REVIEW: ‘Die Hard’ sequel doesn’t crash and burn
Published: Thursday, February 21, 2013
Updated: Thursday, February 21, 2013 12:02
I feel like I’ve seen this one before. A grizzled, veteran police officer is a fish out of water in a foreign country. He wastes no time in cracking skulls or commandeering vehicles. Also, he has lots of one-liners and often emphasizes he is not a local.
No, this isn’t the Arnold Schwarzenegger hit “Red Heat,” but out of all fairness to “A Good Day to Die Hard,” it’s never pretentious or boring. By embracing its chintzier plot elements and setting of the over-the-top action pieces, the fun factor can be quite high at times and the Russian villains sound that much more evil with their thick accents.
Special operative Jack McLane, played by Jai Courtney, is working undercover for the CIA in Moscow to apprehend political prisoner Yuri Komarov, played by Sebastian Koch. Yuri is set to testify against the corrupt defense minister Viktor Chagarin, played by Sergei Kolesnikov. A file with incriminating information, which Yuri claims to know the location of, is Jack’s answer to bringing down Chagarin in an operation that has lasted three years.
Meanwhile, NYPD officer John McLane, played by Bruce Willis, catches drift his son is in potential danger when Jack’s file shows up in the office. Sensing something big could be happening, John heads off to Russia to aid his estranged son, oblivious to the fact Jack works for the CIA.
As expected, John’s interference in Jack’s work causes all hell to break loose as the two are tailed by Chagarin’s henchmen, led by the vicious Alik, played by Radivoje Bukvic. Yuri is soon captured and forced to digress the location of the secret file, which turns out to be in Chernobyl. Now the McLanes must put aside their family feud and work together to save Yuri and prevent Chagarin from realizing his dangerous plan.
Director John Moore takes a page from Michael Bay and sets up some pretty spectacular explosions and mayhem. In an early part of the film, Jack is being chased by thugs in a large, armored vehicle that handily demolishes anything in its path. On the crowded streets of Moscow, this makes for an exciting albeit somewhat unbelievable chase. For some added humor, John McLane follows behind the vehicle in a small truck attempting to knock it off course. I wouldn’t be surprised if this film set a new record for the amount of demolished cars in a single scene.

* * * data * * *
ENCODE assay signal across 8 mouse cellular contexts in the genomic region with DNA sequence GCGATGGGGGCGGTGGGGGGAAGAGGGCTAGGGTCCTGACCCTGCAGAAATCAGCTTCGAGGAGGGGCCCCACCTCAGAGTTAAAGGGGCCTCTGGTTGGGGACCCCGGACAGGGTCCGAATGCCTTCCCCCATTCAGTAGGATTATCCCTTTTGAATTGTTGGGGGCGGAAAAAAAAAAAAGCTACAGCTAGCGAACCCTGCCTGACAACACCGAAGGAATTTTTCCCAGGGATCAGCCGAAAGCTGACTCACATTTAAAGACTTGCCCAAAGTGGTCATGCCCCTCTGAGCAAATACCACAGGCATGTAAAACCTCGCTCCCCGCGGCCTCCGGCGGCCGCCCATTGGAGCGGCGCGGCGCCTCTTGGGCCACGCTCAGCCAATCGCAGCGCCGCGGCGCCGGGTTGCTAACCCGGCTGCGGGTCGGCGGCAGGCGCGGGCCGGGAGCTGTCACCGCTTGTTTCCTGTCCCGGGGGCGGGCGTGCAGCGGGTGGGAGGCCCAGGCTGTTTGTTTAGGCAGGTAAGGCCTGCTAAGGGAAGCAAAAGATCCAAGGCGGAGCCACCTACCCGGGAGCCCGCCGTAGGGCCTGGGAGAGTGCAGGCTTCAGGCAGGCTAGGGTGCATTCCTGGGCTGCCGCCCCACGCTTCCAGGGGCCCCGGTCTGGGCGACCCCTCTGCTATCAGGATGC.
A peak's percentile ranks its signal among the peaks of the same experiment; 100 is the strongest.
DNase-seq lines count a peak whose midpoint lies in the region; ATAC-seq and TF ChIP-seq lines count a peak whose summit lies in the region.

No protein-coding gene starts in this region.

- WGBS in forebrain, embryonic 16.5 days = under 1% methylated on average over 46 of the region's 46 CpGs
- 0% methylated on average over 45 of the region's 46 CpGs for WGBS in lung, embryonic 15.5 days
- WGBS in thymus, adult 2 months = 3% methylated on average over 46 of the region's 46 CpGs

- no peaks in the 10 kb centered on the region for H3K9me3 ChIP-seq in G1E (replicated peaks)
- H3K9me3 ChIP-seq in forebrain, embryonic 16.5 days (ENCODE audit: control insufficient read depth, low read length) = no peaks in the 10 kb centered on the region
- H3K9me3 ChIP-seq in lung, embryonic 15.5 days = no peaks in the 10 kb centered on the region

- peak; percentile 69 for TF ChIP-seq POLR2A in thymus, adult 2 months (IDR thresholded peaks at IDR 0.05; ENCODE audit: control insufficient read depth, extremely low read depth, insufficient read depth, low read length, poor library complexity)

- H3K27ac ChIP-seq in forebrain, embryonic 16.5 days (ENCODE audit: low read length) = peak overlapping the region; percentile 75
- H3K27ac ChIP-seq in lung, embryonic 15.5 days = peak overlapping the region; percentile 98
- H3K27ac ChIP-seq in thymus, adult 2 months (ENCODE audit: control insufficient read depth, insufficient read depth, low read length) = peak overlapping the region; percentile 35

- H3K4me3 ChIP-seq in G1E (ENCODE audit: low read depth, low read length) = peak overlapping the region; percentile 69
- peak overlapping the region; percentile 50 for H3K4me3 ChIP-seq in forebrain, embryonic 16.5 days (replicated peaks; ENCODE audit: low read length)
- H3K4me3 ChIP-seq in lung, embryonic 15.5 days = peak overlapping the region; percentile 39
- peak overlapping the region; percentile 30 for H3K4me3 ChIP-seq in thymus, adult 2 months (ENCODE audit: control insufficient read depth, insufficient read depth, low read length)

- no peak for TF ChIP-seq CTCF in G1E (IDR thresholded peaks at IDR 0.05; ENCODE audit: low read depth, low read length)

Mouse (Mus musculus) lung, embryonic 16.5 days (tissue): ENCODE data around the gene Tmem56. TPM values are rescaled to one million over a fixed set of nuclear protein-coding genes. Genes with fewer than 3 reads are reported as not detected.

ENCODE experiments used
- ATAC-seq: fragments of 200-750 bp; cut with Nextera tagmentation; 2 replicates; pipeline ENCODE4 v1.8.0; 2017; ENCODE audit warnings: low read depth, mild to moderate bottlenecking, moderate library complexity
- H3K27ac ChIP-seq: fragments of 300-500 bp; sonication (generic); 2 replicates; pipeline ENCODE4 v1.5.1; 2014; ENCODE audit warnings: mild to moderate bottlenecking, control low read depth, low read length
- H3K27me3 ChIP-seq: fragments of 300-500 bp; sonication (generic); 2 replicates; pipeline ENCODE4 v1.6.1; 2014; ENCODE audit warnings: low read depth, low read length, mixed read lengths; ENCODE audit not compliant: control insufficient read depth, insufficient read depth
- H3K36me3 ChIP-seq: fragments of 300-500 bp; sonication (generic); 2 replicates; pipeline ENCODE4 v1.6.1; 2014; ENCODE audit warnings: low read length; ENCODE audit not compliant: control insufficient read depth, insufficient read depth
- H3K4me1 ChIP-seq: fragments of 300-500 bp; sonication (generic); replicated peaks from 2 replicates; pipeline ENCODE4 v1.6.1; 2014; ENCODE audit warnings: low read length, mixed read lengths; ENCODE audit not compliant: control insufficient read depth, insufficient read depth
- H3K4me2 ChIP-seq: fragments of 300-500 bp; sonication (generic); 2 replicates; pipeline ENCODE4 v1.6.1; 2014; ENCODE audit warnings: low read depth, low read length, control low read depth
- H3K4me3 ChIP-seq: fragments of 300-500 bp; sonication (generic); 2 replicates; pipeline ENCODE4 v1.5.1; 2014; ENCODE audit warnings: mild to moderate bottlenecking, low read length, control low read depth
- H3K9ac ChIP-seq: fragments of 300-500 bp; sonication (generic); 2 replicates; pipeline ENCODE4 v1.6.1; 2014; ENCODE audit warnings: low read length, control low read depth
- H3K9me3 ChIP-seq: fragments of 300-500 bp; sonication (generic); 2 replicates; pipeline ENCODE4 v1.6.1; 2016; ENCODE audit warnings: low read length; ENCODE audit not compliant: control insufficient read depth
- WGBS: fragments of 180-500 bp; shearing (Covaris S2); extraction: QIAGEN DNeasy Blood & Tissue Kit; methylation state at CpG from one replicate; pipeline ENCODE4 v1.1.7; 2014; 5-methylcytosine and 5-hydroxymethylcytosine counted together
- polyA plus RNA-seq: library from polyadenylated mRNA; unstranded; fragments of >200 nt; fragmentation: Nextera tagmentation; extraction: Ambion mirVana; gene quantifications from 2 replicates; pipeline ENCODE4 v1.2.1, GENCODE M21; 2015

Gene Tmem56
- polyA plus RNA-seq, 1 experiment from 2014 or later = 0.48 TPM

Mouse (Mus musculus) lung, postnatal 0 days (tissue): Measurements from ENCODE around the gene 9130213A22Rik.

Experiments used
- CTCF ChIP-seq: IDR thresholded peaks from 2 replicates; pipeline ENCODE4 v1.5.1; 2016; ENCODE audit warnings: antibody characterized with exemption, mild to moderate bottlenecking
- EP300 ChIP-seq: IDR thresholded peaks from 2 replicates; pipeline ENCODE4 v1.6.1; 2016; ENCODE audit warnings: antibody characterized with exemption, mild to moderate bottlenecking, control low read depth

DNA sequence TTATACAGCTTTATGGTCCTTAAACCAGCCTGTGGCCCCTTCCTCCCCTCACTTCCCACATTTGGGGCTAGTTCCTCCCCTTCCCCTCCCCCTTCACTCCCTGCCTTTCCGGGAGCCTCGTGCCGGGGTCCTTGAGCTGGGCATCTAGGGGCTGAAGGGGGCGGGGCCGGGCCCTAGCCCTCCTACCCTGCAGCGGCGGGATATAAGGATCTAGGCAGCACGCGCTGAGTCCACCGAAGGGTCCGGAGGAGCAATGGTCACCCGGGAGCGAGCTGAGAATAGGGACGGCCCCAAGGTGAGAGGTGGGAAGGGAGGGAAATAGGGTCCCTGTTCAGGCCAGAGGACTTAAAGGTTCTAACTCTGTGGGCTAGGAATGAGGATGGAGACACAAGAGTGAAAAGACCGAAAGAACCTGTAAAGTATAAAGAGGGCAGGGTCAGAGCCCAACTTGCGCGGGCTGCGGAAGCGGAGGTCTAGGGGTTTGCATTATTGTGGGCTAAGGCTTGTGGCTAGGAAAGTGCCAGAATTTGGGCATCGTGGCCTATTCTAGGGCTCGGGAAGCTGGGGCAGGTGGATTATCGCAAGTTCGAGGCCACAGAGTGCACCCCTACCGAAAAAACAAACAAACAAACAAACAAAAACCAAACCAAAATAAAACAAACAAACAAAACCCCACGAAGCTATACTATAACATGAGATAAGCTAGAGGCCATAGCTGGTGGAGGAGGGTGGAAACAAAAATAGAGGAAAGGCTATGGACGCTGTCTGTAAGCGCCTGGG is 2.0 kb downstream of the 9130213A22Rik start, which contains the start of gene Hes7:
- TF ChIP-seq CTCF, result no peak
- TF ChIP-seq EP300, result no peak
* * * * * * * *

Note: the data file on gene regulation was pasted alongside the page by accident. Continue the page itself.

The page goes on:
Thankfully, Bruce Willis is as spry and likable as ever. The sheer number of action films he has under his belt certainly gives him the credibility to still do outrageous stunts and spew ridiculous one-liners, and his self-musings are still just as fun as they were back in the original “Die Hard.” I will admit, it got a bit wearisome hearing him emphasizing how he is on vacation all of the time. We already knew that part.
Jai Courtney comes off a bit harder to initially like, though. Next to Willis, he is an essential part of the film, and being able to identify with his character is critical. Here, the film runs into problems.
There isn’t much backstory between the father-son duo in the same way “Live Free or Die Hard” fleshed out McLane’s daughter, Lucy. Mary Elizabeth Winstead reprises her role in a small appearance for this one. While an admittedly nice touch, the film would have noticeably benefitted with not only more from her, but from a stronger script foundation in regards to McLane’s son.
Yes, we see “Die Hard” movies for spectacular action scenes and cool characters, not great scripts and acting. But unfortunately, those latter elements have become less pronounced and sometimes downright ignored in favor of bigger explosions and hammier villains. Heck, even Jeremy Irons in the third entry was a significant step down from Alan Rickman in the first.
Case in point, the villains in this film rarely present a genuine threat to the McLanes because they either talk a bit too much or they flat-out do stupid things. This clearly saps some of the tension that may otherwise be present. When Alik has John and Jack right where he wants them he whacks them a couple of times sure, but then he starts dancing and talking about how good he could have been at it. Bet you couldn’t tell this is meant to give McLane extra time to plot an escape while listening to Alik’s evil monologue, but I digress.
There are no doubt legitimate flaws in “A Good Day to Die Hard,” yet Bruce Willis’ performance and the spectacular action sequences almost made me forget about them until the film ended. Considering the drought of decent action flicks in Hollywood as of late, it’s hard to go wrong here as long you adjust your expectations accordingly.
– Sam McConkie is a senior in the technical and professional writing program at USU. He is a keen writer and has been a dedicated gamer for years. Sam can be reached at firstname.lastname@example.org